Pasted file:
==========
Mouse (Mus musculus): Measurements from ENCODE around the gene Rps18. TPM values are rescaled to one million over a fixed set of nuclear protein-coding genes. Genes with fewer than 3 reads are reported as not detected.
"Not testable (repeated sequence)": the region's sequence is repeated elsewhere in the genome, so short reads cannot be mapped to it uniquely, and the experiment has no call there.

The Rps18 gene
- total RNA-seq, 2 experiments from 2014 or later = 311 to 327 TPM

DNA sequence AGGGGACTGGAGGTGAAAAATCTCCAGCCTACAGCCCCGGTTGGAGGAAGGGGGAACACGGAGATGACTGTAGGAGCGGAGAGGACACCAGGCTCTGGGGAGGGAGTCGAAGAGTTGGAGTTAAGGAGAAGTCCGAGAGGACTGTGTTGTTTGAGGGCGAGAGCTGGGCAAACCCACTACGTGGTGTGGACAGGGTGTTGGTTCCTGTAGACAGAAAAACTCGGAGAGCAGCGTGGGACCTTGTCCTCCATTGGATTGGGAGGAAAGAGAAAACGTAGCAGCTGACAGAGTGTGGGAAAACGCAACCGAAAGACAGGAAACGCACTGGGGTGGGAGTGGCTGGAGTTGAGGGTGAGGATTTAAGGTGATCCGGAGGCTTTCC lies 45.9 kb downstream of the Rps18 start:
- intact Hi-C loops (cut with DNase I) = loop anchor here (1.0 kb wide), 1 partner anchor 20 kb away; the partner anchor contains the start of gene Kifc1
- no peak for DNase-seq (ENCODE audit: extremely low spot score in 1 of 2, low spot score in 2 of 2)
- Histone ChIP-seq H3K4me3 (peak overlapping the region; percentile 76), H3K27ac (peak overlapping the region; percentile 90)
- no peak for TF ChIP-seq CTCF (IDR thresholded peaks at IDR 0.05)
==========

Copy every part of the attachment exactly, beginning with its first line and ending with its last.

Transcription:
Mouse (Mus musculus): Measurements from ENCODE around the gene Rps18. TPM values are rescaled to one million over a fixed set of nuclear protein-coding genes. Genes with fewer than 3 reads are reported as not detected.
"Not testable (repeated sequence)": the region's sequence is repeated elsewhere in the genome, so short reads cannot be mapped to it uniquely, and the experiment has no call there.

The Rps18 gene
- total RNA-seq, 2 experiments from 2014 or later = 311 to 327 TPM

DNA sequence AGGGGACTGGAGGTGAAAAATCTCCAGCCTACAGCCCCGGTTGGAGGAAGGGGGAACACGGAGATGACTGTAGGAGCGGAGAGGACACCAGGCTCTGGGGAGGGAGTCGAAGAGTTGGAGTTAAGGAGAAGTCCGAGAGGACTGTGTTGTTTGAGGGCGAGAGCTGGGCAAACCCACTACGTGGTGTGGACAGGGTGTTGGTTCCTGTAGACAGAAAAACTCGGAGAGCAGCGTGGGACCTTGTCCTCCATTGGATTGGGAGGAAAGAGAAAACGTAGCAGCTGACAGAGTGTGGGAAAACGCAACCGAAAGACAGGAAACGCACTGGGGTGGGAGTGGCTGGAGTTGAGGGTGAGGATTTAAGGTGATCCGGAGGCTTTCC lies 45.9 kb downstream of the Rps18 start:
- intact Hi-C loops (cut with DNase I) = loop anchor here (1.0 kb wide), 1 partner anchor 20 kb away; the partner anchor contains the start of gene Kifc1
- no peak for DNase-seq (ENCODE audit: extremely low spot score in 1 of 2, low spot score in 2 of 2)
- Histone ChIP-seq H3K4me3 (peak overlapping the region; percentile 76), H3K27ac (peak overlapping the region; percentile 90)
- no peak for TF ChIP-seq CTCF (IDR thresholded peaks at IDR 0.05)